This bill requires departments and agencies identified in the Chief Financial Officers Act to submit annually to the Office of Management and Budget (OMB) and Congress a plan for identifying and addressing policy questions relevant to the programs, policies, and regulations of such departments and agencies.

The plan must include: (1) a list of policy-relevant questions for developing evidence to support policymaking, and (2) a list of data for facilitating the use of evidence in policymaking.

The OMB shall consolidate such plans into a unified evidence building plan.

The bill establishes an Interagency Council on Evaluation Policy to assist the OMB in supporting government-wide evaluation activities and policies. The bill defines “evaluation” to mean an assessment using systematic data collection and analysis of one or more programs, policies, and organizations intended to assess their effectiveness and efficiency.

Each department or agency shall designate a Chief Evaluation Officer to coordinate evidence-building activities and an official with statistical expertise to advise on statistical policy, techniques, and procedures.

The OMB shall establish an Advisory Committee on Data for Evidence Building to advise on expanding access to and use of federal data for evidence building.

Open, Public, Electronic, and Necessary Government Data Act or the OPEN Government Data Act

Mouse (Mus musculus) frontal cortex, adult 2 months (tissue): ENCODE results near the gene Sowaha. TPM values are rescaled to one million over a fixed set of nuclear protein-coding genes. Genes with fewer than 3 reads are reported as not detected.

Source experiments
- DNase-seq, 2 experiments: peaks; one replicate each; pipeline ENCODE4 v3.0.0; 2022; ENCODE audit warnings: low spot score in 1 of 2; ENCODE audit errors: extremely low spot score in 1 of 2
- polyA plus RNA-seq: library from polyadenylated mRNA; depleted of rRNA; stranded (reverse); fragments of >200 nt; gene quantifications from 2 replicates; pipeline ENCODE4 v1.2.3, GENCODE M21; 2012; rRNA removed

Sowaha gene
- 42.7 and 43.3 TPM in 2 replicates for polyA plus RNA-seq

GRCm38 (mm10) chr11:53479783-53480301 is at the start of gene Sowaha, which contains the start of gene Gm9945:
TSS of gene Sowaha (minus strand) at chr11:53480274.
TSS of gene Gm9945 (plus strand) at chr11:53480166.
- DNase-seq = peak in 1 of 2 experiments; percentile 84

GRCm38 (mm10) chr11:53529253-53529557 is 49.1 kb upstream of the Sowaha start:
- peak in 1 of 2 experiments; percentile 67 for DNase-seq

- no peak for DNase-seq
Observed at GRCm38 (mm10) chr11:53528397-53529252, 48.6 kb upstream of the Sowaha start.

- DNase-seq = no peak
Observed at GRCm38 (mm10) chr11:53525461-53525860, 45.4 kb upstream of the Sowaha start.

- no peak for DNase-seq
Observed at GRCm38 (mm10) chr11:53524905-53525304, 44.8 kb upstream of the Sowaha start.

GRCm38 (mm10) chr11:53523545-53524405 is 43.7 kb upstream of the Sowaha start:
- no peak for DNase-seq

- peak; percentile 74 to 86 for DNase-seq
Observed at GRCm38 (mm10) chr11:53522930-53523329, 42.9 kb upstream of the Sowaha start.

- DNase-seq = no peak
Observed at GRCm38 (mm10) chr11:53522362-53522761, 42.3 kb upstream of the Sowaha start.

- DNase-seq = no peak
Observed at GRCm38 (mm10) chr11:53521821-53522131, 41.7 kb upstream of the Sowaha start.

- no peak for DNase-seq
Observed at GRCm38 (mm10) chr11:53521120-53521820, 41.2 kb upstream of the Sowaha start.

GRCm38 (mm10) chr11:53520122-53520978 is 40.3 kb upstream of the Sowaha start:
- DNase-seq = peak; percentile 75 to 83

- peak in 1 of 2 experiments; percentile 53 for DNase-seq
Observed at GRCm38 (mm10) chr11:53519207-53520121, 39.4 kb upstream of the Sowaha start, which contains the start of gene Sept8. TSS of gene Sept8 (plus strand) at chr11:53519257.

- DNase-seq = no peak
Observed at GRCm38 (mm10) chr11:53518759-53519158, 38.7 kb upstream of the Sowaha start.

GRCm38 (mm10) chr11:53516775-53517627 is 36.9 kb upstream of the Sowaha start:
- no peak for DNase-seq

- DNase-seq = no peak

This bill requires open government data assets to be published as machine-readable data.

Each agency shall: (1) develop and maintain a comprehensive data inventory for all data assets created by or collected by the agency, and (2) designate a Chief Data Officer who shall be responsible for lifecycle data management and other specified functions.

The bill establishes in the OMB a Chief Data Officer Council for establishing government-wide best practices for the use, protection, dissemination, and generation of data and for promoting data sharing agreements among agencies.

While the United States would not be not the first democracy to pass such a law, it would be a welcome advance, codifying many aspects of the open government data policies that have been developed and promulgated in the federal government over the past decade.

How did open government data get into the US Code?

This was no accident of fate or circumstance: This bill, which was previously passed by the House last month, was sponsored by the Speaker of the House, Paul Ryan. It’s an important element of his legislative legacy, and one that can and should earn praise – unlike other aspects of his time with the gavel.